What is the best way to sleep with a cold? Breathe easier and rest better with these bedtime cold relief tricks.
When you have a cold, your doctor will recommend that you get plenty of rest. Yet sleep doesn’t come easily when you’re preoccupied with a stopped-up nose and an annoying tickle in the back of your throat.
You can’t drift off until you control the congestion, sore throat, and other symptoms that are making you uncomfortable. Here are a few remedies to help you find the best way to sleep with a cold.
Drink a cup of tea with honey
Any warm liquid is soothing to the throat, but a spoonful of honey could calm your cough, too. Research done in children finds honey relieves coughs and helps children sleep even better than an over-the-counter cough suppressant. (You shouldn’t give honey to kids under 1, however.)
Turn on a cool mist humidifier
Bone-dry winter air parches the mucus membranes that are supposed to keep your nose and mouth moist, which can make an already irritated throat even scratchier. Turn on a cool-mist humidifier before bed to add moisture to the air while you sleep. “A humidifier is especially helpful for people with certain upper respiratory conditions,” says Shaila Pai-Verma, MD, an internist at Rush University Medical Center.
Some people find that a few spritzes of salt and water (saline) up the nose eases congestion. In children, saline nasal spray might also soothe a sore throat and cough. Saline is unlikely to cause any major side effects, so if it works, go ahead and use it.
Raise your pillow
Tip your pillow to elevate your head and neck while you sleep. This inclined position gives you a better angle to breathe through a stuffed nose.
Try vapor rub – with caution
For decades, parents have relied on a mixture of camphor, menthol, and eucalyptus oils before bedtime to help their sick children get to sleep. Does it work? A study in the journal Pediatrics found that vapor rub relieved children’s congestion and cough, and helped them sleep better than no treatment or plain petroleum jelly (it should be noted the study was funded by Procter and Gamble, maker of Vicks VapoRub). If vapor rub helps your child sleep, then use it – but do so with caution. Don’t rub it on children under two, and use it only on the neck and chest in kids under 6 years old. Never put vapor rub around a child’s nose or mouth, because the ingredients can be toxic when swallowed or absorbed into the mucus membranes.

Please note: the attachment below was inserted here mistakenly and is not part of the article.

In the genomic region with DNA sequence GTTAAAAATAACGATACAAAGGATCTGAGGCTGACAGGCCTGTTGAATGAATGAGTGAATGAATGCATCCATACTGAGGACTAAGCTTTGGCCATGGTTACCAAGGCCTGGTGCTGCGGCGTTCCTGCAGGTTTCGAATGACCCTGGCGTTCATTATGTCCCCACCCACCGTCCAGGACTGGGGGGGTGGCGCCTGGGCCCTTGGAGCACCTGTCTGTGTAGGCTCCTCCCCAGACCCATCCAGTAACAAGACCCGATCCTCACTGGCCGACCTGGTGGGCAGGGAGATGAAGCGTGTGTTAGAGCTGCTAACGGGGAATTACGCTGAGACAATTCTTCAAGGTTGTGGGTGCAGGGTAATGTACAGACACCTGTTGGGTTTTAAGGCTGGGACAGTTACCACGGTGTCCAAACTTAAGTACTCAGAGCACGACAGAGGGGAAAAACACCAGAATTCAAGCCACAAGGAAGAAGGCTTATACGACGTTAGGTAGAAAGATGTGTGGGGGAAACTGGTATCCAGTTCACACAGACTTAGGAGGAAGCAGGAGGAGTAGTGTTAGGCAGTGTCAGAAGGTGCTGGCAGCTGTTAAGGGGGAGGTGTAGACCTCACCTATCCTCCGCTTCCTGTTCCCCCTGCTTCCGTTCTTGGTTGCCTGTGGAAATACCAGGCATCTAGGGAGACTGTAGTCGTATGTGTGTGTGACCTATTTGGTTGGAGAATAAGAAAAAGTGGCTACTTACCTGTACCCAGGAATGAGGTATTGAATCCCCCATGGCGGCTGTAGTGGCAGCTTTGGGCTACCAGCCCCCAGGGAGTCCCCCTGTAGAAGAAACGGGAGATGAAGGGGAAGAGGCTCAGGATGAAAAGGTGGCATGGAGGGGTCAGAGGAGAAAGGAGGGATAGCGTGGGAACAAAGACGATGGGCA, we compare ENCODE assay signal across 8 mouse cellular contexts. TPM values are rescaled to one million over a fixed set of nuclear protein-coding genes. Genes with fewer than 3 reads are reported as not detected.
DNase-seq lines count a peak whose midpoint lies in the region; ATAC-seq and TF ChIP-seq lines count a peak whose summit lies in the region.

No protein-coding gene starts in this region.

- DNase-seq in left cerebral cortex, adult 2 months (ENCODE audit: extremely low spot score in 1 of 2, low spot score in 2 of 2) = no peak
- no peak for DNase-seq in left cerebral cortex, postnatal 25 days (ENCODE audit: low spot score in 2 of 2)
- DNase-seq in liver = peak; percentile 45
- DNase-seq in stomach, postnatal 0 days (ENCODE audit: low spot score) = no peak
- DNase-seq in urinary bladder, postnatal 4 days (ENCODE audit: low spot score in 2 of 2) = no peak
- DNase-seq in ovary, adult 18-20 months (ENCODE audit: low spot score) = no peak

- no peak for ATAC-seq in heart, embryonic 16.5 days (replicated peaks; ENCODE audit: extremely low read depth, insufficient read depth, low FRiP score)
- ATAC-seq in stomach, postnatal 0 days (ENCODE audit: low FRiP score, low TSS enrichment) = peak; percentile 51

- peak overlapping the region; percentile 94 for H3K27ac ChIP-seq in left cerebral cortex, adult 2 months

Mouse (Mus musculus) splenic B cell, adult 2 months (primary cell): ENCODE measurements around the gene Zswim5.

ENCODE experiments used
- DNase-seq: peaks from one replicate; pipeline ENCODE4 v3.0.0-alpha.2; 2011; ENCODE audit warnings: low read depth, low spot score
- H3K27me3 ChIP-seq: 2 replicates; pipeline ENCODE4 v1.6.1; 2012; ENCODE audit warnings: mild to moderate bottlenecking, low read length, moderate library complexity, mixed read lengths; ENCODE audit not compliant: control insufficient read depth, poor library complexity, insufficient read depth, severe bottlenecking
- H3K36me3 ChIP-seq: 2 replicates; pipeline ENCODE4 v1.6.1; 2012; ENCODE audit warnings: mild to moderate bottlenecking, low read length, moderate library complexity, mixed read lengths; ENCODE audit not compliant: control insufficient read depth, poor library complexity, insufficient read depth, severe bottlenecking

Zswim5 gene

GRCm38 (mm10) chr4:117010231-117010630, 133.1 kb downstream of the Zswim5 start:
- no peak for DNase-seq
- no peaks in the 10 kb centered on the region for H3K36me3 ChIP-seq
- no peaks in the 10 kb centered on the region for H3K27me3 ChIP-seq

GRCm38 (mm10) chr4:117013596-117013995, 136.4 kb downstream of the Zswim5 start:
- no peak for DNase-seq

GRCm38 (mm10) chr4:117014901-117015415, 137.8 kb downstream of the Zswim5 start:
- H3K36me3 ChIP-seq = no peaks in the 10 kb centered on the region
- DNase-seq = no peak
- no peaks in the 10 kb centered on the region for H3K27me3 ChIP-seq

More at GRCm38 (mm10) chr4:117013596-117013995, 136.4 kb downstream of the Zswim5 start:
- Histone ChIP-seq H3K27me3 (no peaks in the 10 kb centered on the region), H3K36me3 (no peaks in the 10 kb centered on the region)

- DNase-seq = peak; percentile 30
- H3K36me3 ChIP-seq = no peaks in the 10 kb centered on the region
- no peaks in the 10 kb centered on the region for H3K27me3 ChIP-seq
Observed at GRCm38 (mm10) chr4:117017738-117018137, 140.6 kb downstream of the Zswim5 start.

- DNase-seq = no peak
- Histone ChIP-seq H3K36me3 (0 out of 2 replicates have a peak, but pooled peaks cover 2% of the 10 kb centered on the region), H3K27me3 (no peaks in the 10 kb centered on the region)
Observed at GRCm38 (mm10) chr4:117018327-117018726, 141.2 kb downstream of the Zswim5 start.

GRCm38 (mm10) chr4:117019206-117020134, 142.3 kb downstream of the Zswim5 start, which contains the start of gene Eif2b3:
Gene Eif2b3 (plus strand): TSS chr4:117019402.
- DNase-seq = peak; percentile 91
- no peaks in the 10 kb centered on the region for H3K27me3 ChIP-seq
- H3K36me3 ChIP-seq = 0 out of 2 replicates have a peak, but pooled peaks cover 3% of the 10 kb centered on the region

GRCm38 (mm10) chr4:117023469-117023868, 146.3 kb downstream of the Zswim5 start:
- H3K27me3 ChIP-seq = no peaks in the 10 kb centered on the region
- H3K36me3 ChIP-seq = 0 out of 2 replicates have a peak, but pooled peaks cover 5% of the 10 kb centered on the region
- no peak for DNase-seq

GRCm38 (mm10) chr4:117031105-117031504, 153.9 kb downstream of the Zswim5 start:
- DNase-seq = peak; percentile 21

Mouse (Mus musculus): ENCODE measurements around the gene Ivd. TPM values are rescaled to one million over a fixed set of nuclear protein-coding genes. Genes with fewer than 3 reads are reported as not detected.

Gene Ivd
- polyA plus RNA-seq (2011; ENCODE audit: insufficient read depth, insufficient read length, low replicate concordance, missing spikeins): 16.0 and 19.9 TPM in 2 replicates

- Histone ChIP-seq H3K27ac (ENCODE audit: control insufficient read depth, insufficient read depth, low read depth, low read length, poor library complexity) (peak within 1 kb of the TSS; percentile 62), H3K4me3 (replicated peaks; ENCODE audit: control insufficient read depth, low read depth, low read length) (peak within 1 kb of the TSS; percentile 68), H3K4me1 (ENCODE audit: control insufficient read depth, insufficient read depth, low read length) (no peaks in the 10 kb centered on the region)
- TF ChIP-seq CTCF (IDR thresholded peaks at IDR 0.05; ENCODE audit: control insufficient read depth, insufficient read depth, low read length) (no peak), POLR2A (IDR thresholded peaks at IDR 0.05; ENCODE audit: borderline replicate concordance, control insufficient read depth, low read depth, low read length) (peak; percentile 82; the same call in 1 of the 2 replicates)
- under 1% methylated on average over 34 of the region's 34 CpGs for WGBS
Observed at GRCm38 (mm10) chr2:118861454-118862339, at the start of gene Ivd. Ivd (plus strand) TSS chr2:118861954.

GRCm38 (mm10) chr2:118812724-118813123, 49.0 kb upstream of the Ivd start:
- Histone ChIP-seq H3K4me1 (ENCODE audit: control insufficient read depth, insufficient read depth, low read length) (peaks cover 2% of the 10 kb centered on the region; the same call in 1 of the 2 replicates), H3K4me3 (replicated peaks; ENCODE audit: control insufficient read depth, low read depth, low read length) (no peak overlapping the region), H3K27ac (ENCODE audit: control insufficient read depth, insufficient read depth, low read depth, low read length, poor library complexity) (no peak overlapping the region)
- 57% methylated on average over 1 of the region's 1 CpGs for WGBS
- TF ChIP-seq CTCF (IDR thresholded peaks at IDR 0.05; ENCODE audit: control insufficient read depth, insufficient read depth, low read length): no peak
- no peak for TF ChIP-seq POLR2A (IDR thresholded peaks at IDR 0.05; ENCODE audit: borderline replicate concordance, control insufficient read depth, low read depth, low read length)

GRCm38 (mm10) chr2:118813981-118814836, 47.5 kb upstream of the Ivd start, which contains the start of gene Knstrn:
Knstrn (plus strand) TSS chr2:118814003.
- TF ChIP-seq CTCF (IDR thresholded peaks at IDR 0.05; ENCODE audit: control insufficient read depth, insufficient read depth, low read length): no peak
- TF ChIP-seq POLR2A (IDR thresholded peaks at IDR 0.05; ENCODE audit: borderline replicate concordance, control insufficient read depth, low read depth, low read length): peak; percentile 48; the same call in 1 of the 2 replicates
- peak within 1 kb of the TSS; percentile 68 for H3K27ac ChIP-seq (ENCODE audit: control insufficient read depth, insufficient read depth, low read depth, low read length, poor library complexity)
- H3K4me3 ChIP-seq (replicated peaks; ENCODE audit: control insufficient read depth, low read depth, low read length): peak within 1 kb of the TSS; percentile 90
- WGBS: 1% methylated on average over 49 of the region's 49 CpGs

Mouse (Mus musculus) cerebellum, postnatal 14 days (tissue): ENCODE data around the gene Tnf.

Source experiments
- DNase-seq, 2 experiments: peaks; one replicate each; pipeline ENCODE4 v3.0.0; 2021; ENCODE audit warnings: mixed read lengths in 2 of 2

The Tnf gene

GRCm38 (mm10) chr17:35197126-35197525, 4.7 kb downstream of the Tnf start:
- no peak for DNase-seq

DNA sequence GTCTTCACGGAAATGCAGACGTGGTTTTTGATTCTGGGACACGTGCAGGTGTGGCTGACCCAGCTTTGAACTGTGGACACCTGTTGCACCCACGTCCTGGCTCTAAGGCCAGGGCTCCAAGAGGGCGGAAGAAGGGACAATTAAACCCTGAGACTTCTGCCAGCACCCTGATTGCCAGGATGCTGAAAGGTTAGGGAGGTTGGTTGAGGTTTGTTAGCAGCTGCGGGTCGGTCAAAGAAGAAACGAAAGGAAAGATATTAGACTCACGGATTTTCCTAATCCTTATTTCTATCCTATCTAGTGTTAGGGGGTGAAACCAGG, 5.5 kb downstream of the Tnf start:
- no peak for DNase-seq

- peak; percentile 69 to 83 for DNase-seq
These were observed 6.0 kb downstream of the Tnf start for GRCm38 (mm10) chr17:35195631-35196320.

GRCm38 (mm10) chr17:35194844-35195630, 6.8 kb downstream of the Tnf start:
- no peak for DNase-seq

Decongestants work by shrinking inflamed blood vessels in the nose and opening up clogged nasal passages to help you breathe more easily. Yet these medicines can also make you jittery and interfere with your sleep. If your decongestant is keeping you awake, use it earlier in the day and stick to saline spray before bed.
Use caution with nighttime cold remedies
Products marketed to relieve nighttime cold symptoms and help you sleep more soundly work via a combination of ingredients. Usually they contain a pain reliever (acetaminophen), cough suppressant, and decongestant/antihistamine to relieve congestion and sneezing. The trouble with multi-symptom nighttime cold relievers is they can contain more ingredients than you need. And, some people find these drugs have the opposite effect than intended, contributing to wakefulness rather than sleepiness. Use caution when trying nighttime cold remedies, especially if you have high blood pressure or an underlying medical condition. You’re better off using individual cold medicines that target the specific symptoms you have. Don’t give any cold medicine to children under 4, and check with your pediatrician before giving them to older kids.
Make time for sleep
Not only will a good night’s sleep help you get over your current cold, but it could also help you avoid a future illness. A study by researchers at University of California, San Francisco, found people who sleep six hours a night or fewer are four times more likely to catch a cold when they’re exposed to a virus than those who sleep seven hours or more nightly. “It goes beyond feeling groggy or irritable,” said lead author Aric Prather, PhD, assistant professor of psychiatry at UCSF. “Not getting sleep fundamentally affects your physical health.”
October 12, 2017
Janet O’Dell, RN